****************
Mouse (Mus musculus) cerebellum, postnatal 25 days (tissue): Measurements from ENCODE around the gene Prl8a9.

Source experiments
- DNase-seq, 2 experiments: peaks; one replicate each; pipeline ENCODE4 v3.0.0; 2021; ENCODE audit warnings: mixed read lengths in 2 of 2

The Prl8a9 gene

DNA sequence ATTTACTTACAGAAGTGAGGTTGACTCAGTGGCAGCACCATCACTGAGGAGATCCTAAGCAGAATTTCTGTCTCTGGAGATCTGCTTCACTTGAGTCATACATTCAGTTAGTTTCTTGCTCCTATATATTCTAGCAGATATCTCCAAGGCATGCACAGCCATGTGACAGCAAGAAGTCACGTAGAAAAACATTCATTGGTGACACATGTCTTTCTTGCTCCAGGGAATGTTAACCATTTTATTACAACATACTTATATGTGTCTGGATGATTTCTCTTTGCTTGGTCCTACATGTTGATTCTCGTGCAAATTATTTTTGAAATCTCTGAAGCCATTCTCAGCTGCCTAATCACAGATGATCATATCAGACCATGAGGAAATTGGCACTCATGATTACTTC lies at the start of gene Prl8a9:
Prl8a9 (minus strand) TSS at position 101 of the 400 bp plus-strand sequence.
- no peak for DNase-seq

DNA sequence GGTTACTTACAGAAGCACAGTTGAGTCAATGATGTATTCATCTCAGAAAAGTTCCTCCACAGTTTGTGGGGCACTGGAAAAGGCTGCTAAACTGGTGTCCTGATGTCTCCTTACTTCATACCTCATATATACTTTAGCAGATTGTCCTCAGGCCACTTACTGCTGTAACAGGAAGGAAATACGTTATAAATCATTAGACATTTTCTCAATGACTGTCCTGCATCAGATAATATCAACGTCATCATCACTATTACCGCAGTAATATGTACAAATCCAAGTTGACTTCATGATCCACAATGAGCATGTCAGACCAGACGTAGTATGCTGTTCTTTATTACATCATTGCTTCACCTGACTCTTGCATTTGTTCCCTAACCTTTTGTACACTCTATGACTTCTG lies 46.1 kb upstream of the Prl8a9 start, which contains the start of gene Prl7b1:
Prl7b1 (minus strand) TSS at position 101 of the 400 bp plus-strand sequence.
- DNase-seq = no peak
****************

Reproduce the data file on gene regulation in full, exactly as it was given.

Mouse (Mus musculus) cerebellum, postnatal 25 days (tissue): Measurements from ENCODE around the gene Prl8a9.

Source experiments
- DNase-seq, 2 experiments: peaks; one replicate each; pipeline ENCODE4 v3.0.0; 2021; ENCODE audit warnings: mixed read lengths in 2 of 2

The Prl8a9 gene

DNA sequence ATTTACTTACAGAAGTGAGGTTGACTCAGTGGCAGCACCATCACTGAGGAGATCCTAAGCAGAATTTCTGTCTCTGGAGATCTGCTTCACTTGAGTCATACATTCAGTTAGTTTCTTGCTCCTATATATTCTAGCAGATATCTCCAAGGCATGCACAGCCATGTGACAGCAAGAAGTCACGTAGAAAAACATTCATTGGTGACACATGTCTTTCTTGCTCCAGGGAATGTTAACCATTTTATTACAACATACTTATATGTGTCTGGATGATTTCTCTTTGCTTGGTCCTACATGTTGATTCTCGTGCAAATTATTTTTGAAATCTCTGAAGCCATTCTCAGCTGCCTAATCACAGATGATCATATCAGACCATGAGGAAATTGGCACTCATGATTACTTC lies at the start of gene Prl8a9:
Prl8a9 (minus strand) TSS at position 101 of the 400 bp plus-strand sequence.
- no peak for DNase-seq

DNA sequence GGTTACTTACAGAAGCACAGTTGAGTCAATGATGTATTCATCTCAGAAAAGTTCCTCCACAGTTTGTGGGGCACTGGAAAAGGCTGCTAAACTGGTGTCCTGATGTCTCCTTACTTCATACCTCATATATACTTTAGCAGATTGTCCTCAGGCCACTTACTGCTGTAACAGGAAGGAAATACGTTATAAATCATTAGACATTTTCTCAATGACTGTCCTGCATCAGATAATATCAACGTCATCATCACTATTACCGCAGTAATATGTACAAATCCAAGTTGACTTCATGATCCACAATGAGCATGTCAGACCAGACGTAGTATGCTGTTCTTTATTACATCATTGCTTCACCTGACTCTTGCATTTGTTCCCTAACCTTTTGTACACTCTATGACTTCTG lies 46.1 kb upstream of the Prl8a9 start, which contains the start of gene Prl7b1:
Prl7b1 (minus strand) TSS at position 101 of the 400 bp plus-strand sequence.
- DNase-seq = no peak